Building the 'Sri Lankan nation' through education: The identity politics of teaching history in a multicultural post-war society
University of Cambridge
Department of Politics and International Studies
Doctor of Philosophy (PhD)
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Warnasuriya, M. S. (2019). Building the 'Sri Lankan nation' through education: The identity politics of teaching history in a multicultural post-war society (Doctoral thesis). https://doi.org/10.17863/CAM.37376
Abstract Driven by the overarching objective of promoting reconciliation through education, this thesis strives to unpack the first national goal of education set out by the Sri Lankan Ministry of Education, which involves nation building and the establishment of a Sri Lankan identity through the promotion of social cohesion and the recognition of cultural diversity in Sri Lanka’s plural society. Within education, history teaching in secondary school acts as the main focus of the research, due to the relevance of this goal to the subject of history as well as the ability of history to shape the attitudes and perceptions of youth. As such, the original contribution of this thesis is the development of an understanding of how the goal of nation building is being carried out through the Sri Lankan education system by focusing on the subject of history, which in turn facilitates an analysis of the identity politics of teaching history in a multicultural post-war society. With the intention of developing such an understanding, the study aims to answer three research questions: 1) What type of nation is being built through history education in Sri Lanka?; 2) How is the ethnic and religious diversity which characterises the Sri Lankan nation being dealt with through history education?; and 3) How are Sri Lankan youth being aided in understanding the sensitive matters which impeded the nation building exercise in the recent past and resulted in the break out of the ethnic conflict? The thesis draws on an inductive approach, using qualitative research and secondary literature. Findings are generated from field work and textbook analysis. Conducted in four different districts around the country chosen based on their ethnic and religious compositions, field work involves the conducting of interviews with youth, history teachers, curriculum developers, textbook writers and other academics. This thesis argues that an ambiguity regarding the composition of the ‘Sri Lankan nation’ is being created through history education, with it sometimes being characterised as a purely Sinhalese-Buddhist nation instead of a multicultural one. This is most likely because the prominent players involved in the development of the curriculum themselves appear to be conflicted about the monoethnic versus polyethnic nature of the nation, with their views filtering through to the educational materials they produce. It is evident that the history curriculum predominantly contains Sinhalese-Buddhist history, with little information being conveyed about the history of the minority groups. Tamils and Muslims are portrayed as invaders and outsiders since the national story is narrated through the perspective of the Sinhalese-Buddhist community who play the role of the protagonist. With respect to stakeholder reactions, there appears to be a contrast in the attitudes of Tamil and Muslim youth regarding the portrayal of minority history, with Tamils being vocal about their anger towards the perceived bias, but Muslims being reluctant to discuss ethnic matters, preferring to sweep them under the rug. Finally, in terms of the ethnically sensitive matters in recent history, while some are completely omitted from the history lessons, others are narrated through a majoritarian perspective or glossed over by leaving out key pieces of information. Youth are therefore largely unaware of the contentious matters that led to the breakdown of ethnic relations in the country, despite having lived through a brutal ethnic conflict. These findings indicate the failings of the nation building exercise being carried out through history education. Instead of building a strong Sri Lankan identity, this type of education is creating confusion regarding the composition of the nation and adversely affecting the sense of belonging of minority youth. It is also creating a younger generation who are unaware of their country’s past troubles. The recent spate of ethnic and religious violence that shook the nation highlight the need to address these weaknesses in a timely manner, with a view to promoting reconciliation through education.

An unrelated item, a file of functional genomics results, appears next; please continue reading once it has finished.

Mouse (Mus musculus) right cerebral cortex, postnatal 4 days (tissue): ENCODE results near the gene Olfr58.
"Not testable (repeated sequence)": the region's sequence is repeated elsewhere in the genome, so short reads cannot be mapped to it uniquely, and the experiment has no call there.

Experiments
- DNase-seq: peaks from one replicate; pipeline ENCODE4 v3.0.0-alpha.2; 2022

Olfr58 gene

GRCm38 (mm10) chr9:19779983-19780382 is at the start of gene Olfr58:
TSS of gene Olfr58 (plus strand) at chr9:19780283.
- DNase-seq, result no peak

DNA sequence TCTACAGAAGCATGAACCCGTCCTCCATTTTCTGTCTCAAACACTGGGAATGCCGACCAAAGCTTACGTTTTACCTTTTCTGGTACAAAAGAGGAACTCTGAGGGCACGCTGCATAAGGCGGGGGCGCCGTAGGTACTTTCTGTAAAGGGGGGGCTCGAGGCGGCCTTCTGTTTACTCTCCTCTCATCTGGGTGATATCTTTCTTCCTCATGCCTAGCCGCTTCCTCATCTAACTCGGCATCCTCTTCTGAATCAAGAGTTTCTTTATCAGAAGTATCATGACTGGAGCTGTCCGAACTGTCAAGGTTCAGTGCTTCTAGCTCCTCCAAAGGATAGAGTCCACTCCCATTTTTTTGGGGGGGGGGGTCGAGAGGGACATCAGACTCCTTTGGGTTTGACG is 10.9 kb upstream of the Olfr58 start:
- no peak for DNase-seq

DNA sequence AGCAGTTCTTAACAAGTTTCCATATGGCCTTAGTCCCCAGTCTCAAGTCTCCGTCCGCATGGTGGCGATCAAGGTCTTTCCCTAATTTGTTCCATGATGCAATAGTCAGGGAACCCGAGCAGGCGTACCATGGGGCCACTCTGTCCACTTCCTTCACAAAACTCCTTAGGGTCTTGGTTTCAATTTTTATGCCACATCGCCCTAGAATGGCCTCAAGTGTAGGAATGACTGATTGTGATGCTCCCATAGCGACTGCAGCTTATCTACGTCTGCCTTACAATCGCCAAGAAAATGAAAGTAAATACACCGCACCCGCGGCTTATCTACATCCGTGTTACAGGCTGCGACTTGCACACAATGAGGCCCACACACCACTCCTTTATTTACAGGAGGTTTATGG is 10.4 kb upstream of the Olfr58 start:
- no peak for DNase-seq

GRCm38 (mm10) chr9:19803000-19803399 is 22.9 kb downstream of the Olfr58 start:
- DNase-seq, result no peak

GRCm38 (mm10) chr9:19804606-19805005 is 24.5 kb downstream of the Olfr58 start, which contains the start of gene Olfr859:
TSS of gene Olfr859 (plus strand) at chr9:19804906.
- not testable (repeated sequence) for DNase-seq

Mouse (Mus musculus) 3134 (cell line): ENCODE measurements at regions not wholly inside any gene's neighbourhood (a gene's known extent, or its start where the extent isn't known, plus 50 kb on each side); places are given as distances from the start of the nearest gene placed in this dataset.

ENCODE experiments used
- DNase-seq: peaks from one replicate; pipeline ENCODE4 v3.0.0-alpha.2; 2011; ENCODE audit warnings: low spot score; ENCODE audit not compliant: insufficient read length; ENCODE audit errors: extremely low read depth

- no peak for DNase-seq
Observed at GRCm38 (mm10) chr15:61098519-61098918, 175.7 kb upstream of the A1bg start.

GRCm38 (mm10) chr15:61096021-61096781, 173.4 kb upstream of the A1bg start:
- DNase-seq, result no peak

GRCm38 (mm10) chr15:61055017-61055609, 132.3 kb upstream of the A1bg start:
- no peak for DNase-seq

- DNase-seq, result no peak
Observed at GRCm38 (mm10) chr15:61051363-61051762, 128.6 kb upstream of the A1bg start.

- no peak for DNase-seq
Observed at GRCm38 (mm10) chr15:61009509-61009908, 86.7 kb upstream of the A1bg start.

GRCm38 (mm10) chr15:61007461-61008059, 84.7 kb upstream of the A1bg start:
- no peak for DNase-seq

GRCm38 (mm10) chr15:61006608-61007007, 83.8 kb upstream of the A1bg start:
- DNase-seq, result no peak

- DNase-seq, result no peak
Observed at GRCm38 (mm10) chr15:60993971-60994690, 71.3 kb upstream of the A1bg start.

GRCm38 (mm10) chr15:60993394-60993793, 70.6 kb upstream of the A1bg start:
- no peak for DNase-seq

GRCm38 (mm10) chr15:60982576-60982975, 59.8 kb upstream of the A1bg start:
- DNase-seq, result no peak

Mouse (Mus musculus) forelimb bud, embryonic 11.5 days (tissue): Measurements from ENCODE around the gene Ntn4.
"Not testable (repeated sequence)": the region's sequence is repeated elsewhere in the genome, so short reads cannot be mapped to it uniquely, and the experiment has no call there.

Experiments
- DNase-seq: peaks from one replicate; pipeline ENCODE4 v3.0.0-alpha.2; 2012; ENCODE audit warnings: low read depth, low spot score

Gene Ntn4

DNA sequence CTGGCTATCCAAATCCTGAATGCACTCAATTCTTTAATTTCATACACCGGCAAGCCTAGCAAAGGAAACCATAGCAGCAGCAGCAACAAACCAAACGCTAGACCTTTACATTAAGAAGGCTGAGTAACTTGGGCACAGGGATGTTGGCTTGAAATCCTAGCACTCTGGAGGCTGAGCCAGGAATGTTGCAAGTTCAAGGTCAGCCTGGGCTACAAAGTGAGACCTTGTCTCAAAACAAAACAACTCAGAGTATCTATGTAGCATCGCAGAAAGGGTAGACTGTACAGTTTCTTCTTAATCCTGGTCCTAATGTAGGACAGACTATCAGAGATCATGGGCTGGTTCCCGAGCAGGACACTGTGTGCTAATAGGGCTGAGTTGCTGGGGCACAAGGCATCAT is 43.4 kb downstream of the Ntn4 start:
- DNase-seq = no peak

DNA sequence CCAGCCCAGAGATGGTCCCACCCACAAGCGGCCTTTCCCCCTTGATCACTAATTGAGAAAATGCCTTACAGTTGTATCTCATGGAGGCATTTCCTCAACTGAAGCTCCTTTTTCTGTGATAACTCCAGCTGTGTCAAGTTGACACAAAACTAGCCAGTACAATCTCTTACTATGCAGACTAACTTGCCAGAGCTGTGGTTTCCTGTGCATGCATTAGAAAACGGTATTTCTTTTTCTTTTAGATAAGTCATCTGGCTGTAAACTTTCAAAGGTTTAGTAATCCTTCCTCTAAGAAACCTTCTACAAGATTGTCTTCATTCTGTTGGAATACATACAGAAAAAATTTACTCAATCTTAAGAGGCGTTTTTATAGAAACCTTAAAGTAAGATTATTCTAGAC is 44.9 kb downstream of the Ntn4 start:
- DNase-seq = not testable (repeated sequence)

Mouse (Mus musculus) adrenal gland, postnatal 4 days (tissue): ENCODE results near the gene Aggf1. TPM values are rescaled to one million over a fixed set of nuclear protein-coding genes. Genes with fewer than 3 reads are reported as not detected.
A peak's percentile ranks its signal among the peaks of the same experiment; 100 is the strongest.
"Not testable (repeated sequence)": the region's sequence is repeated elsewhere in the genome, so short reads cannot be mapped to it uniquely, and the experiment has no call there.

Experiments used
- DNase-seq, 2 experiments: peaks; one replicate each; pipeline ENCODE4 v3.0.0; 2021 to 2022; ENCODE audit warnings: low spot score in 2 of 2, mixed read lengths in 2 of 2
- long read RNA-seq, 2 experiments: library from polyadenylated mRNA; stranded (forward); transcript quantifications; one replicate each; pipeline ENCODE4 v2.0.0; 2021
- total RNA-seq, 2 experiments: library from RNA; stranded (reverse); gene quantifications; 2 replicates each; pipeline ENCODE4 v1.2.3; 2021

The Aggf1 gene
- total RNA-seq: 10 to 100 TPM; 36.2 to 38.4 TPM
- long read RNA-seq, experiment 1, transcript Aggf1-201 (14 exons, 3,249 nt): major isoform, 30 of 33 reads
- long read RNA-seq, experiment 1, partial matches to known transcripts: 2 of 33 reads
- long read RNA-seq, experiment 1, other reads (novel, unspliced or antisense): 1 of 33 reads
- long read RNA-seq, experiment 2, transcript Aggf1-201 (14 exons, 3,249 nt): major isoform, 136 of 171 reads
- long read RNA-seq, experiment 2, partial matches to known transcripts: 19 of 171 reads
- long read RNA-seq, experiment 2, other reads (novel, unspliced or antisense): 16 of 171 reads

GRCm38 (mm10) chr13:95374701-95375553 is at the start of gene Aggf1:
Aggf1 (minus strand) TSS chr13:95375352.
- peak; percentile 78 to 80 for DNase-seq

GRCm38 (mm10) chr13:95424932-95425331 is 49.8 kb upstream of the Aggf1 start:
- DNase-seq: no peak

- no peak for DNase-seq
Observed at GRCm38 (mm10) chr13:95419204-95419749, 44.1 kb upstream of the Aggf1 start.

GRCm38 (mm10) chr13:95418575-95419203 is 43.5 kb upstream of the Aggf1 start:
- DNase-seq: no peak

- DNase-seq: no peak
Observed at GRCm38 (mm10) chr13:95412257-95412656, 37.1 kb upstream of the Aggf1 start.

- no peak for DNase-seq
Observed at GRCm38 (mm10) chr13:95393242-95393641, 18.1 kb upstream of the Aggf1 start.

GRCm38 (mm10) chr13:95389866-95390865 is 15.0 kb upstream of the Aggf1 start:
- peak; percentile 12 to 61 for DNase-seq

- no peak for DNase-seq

history education, nation building, identity politics, Sri Lankan education, secondary education, Sri Lankan history curriculum, Sri Lankan history textbooks, reconciliation through education
My PhD was funded by a Cambridge International Scholarship from the Cambridge Commonwealth, European and International Trust and a Bursary from the Centre of Development Studies, University of Cambridge.
This record's DOI: https://doi.org/10.17863/CAM.37376
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